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Seismologist: Quake on Iran-Iraq border appeared to be largest in 'a long time'

Seismologist: Quake on Iran-Iraq border appeared to be largest in 'a long time'
US Geological Survey explained reasons for power of earthquake

Baku. 13 November. REPORT.AZ/ Sunday's quake on the Iraqi-Iranian border appeared to be the largest in "a long time."

Report informs citing the foreign media, Stephen Hicks, seismologist at the University of Southhampton in England, said.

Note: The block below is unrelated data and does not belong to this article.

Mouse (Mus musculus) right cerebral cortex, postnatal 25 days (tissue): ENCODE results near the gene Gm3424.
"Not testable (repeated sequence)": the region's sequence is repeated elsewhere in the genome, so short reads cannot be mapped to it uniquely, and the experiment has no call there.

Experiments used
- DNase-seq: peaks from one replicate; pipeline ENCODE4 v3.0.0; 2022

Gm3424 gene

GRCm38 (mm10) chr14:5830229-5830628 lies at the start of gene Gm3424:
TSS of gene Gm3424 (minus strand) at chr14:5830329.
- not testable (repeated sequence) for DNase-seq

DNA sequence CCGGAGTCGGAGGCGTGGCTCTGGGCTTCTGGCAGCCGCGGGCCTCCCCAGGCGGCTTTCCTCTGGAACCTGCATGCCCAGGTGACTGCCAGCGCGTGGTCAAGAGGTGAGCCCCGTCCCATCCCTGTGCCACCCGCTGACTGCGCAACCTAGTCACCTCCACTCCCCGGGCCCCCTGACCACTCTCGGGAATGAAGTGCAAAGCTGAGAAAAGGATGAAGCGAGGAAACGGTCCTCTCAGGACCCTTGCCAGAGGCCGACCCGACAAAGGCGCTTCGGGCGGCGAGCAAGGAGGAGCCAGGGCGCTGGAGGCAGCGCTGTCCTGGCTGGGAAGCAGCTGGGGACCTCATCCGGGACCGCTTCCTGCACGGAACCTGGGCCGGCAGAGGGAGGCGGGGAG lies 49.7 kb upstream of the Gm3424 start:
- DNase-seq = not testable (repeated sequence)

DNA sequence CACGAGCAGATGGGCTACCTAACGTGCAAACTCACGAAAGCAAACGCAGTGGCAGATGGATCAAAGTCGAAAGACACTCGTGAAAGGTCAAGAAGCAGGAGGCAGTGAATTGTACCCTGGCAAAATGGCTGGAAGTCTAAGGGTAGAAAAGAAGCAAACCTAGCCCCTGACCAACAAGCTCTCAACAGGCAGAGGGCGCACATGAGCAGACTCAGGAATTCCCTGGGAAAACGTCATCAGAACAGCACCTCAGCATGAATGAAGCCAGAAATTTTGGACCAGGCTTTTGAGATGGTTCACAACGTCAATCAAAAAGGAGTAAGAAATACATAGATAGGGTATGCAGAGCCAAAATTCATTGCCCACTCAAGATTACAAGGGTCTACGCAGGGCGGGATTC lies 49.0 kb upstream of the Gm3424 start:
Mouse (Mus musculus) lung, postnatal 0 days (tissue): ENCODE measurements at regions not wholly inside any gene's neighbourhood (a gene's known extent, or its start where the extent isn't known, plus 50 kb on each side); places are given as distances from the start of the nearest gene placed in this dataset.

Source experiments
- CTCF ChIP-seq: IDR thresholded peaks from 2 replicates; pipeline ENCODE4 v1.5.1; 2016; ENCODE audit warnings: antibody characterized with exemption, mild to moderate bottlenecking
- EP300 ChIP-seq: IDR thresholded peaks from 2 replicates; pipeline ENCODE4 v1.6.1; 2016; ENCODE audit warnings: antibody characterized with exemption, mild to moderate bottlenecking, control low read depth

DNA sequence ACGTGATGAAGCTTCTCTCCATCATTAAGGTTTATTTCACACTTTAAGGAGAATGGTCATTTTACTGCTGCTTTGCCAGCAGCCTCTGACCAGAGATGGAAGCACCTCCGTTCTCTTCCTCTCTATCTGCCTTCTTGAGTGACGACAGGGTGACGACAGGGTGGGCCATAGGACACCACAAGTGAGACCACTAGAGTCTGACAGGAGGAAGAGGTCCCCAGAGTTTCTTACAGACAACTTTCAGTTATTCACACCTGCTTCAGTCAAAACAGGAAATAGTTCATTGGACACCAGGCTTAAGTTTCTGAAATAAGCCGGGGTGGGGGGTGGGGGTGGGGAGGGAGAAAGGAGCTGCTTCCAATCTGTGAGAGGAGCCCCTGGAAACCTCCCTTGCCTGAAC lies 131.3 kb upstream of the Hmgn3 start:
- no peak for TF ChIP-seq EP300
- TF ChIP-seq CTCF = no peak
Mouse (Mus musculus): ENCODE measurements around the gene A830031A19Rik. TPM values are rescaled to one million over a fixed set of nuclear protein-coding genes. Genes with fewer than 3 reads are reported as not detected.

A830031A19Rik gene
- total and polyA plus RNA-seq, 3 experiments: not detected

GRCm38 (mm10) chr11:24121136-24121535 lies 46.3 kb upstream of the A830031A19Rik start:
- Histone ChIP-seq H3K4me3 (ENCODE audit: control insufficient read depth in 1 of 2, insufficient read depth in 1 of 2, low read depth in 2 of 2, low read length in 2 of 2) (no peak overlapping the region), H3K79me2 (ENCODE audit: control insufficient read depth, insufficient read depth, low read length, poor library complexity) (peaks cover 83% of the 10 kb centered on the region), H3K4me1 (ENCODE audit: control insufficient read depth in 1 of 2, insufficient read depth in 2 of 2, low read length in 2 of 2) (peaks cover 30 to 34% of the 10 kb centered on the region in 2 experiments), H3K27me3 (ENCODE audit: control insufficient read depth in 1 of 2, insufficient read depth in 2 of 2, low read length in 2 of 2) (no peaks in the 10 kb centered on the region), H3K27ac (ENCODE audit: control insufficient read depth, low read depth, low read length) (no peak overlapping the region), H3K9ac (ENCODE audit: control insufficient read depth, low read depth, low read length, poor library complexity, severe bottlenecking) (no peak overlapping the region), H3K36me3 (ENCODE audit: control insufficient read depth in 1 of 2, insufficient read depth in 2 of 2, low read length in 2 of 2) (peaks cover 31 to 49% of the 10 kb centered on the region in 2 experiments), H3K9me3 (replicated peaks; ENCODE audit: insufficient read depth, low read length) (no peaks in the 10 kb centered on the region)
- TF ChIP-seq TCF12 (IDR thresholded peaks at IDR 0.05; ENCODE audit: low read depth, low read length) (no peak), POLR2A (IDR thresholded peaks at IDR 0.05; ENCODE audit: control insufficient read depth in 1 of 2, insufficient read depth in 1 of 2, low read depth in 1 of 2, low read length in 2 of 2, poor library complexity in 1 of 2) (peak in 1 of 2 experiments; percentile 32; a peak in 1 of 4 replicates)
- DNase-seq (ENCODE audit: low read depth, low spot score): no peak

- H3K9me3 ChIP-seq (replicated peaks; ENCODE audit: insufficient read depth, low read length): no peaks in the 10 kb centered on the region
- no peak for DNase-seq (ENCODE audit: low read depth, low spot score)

The U.S. Geological Survey (or USGS) has said the quake was recorded at 9:18 p.m. local time (1:18 p.m. ET) Sunday. It measured the quake at a magnitude 7.3. The epicenter was 30 km south-west of the Iraqi city of Halabja.

The quake took place along a fault line between the Arabia and Eurasia tectonic plates, a belt extending through western Iran and into northeastern Iraq. Broadly, the Arabia tectonic plate is being shoved against Eurasia plate along the Bitlis Suture and Zagros fold belt at a speed of 26 mm/yr (1 in/yr), the US Geological Survey said.

According to latest information, the number of victims of the earthquake was 211 people, another 1.600 people injured.

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